While its a great instinct to want to improve your financial health, there are good and bad ways to do it. Here are five resolutions that should set off warnings:
- I’m going to double my risk because stocks have been doing so well — Managing your portfolio is very different than a weekend trip to Vegas. If you are comfortable with your asset allocation, suddenly deciding now is the time to pump up your share of risky assets is a potential landmine. Say the stock market craters a month after you have upped your stock holdings how are you going to react? If you are not certain you will be able to stay in for the long haul, you are potentially making a classic, wealth-destroying, buy high, sell low move.
- I’m going to take every possible advantage of low interest rates — low interest rates are great for consumers, unless they encourage you to buy more than you need. The cheapest car payment is not having one at all and the easiest way to keep your mortgage payment down is not buying more house than you need. If you start eyeing a new car, kitchen or other large purchase just because debt is comparatively low, hold yourself back. While a low interest rate can be enticing, whatever you borrow still has to be paid back. Borrowing too much can lead to an unmanageable amount of debt no matter how low the interest rates you secure.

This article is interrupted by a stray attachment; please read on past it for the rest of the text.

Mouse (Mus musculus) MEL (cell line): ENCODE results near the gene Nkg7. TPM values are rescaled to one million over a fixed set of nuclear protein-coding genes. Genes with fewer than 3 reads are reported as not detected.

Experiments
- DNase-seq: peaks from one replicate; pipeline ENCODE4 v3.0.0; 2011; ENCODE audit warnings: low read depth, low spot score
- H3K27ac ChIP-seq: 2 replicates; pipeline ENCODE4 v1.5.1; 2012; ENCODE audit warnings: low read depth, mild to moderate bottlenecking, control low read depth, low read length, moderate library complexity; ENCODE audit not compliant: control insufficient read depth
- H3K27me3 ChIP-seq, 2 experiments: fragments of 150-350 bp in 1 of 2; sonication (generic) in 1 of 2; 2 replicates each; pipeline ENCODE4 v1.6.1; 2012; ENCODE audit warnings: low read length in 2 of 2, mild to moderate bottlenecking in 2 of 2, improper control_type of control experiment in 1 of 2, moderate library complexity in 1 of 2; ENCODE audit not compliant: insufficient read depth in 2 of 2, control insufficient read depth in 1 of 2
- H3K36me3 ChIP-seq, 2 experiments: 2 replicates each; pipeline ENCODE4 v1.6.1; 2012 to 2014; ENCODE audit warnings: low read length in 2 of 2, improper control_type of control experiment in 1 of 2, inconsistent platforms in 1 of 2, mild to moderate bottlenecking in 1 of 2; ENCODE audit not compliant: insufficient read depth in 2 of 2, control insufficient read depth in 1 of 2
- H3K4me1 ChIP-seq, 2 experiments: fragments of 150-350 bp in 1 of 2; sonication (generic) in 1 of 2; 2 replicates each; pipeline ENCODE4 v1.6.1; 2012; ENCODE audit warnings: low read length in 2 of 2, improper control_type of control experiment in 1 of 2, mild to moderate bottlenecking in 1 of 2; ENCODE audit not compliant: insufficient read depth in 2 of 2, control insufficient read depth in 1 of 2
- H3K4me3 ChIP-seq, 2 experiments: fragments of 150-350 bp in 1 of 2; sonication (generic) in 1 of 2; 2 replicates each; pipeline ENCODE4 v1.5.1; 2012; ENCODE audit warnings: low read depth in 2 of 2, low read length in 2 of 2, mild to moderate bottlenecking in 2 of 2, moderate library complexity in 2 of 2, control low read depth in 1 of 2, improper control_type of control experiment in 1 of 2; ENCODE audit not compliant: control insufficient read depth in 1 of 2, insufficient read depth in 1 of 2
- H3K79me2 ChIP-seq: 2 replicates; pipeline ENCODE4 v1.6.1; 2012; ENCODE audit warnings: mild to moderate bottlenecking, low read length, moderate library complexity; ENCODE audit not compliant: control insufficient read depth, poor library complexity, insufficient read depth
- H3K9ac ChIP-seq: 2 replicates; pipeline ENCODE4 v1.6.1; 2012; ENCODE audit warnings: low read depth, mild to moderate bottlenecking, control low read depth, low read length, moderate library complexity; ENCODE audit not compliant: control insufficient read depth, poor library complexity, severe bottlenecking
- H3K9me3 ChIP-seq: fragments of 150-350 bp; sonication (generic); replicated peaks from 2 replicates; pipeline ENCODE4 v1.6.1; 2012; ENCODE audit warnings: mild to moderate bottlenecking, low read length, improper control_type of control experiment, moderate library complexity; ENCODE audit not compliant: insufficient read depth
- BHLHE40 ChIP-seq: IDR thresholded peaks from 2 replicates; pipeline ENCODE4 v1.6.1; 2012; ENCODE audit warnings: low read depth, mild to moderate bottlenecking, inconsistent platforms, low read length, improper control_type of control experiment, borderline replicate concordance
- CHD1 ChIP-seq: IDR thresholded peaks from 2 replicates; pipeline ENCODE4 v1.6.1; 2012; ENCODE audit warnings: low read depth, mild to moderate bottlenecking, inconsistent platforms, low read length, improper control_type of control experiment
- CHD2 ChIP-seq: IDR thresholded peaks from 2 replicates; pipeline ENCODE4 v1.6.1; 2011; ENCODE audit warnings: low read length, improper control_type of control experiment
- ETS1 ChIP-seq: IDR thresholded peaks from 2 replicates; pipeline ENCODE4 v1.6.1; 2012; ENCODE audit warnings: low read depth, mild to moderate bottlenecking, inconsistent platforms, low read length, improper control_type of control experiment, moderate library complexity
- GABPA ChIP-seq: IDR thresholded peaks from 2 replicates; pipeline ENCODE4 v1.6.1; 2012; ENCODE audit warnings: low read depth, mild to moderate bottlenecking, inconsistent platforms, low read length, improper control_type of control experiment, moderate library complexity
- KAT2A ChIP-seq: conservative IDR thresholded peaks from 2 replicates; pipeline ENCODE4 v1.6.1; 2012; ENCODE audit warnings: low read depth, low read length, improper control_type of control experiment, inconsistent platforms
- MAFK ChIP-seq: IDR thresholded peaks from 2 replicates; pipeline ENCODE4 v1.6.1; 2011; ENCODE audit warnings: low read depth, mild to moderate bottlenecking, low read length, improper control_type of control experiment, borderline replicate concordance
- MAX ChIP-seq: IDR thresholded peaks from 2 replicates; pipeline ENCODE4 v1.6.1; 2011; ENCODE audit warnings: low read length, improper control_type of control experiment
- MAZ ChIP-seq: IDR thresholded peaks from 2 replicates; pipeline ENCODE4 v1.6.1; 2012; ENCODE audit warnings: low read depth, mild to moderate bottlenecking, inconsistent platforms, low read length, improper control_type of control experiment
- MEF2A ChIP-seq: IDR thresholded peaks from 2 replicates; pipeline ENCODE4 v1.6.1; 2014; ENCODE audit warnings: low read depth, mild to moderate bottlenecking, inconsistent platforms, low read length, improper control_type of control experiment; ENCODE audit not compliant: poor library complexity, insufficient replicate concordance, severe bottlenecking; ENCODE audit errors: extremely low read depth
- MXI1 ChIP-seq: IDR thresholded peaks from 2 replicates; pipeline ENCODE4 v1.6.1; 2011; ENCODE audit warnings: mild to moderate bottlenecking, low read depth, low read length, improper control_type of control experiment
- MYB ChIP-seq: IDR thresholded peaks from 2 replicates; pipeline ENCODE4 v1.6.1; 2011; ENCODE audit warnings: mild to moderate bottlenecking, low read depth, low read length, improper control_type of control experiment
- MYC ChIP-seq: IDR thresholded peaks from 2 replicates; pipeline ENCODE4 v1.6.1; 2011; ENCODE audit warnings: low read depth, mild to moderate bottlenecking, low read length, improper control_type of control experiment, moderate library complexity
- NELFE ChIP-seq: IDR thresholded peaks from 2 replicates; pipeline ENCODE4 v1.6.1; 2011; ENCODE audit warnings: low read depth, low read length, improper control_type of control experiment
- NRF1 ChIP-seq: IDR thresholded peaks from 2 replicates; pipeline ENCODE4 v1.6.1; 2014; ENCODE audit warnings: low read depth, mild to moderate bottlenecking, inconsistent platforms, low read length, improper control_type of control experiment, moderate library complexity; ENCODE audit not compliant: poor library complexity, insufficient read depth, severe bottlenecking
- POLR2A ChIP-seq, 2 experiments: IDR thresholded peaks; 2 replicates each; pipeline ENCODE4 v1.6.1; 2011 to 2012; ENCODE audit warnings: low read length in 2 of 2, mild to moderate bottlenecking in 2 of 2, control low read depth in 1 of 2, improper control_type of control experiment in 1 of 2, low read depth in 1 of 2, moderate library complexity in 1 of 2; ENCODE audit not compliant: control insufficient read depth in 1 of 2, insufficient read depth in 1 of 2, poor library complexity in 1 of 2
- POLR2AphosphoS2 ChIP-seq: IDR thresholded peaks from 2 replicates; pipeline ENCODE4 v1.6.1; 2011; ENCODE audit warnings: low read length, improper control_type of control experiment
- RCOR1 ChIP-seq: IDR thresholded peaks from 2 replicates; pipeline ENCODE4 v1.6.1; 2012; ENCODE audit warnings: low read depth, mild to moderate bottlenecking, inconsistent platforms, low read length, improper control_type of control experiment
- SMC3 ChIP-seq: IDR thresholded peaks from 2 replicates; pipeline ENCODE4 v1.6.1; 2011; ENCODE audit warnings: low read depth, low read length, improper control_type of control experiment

- I’m going to surprise my spouse with a new financial strategy — the problem with surprising a partner is that most changes to family financial behavior require joint agreement. It may be a great decision to up retirement savings or cut spending, but will that impose an unconsidered burden on other family members? Perhaps your spouse can suggest a better way to implement the idea. Discussing the plan together can create the buy-in that is required for permanently improving your finances.
- I’m going to postpone rebalancing my investments because they’ve done so well — if you have kept your investments in just U.S. stocks the last few years, there’s a good chance they are up considerably as U.S. stocks have jumped ahead of international stocks. However, markets tend to work in cycles and so what does best one year often does not work out as well the next. By rebalancing, you can more equally distribute your investments and risk and create a less concentrated portfolio.
- I’m going to finally accept that I’m never going to be good with money — there’s no reason anyone can’t improve his or her financial acumen. Simply reading the business section of your favorite newspaper can teach you a lot. Having coffee with a financially savvy friend or financial advisor can also be very helpful. Remember there is never too dumb a question to ask. While you do not need to become a money expert, gaining more confidence with investment terms and ideas can help you identify when you require help and what you should ask.
Jonathan Bernstein is a Senior Research Analyst within Hefren-Tillotson’s investment advisory group. Jonathan is a graduate of Yale College, a Chartered Financial Analyst charter holder (CFA) and a CERTIFIED FINANCIAL PLANNER certificant.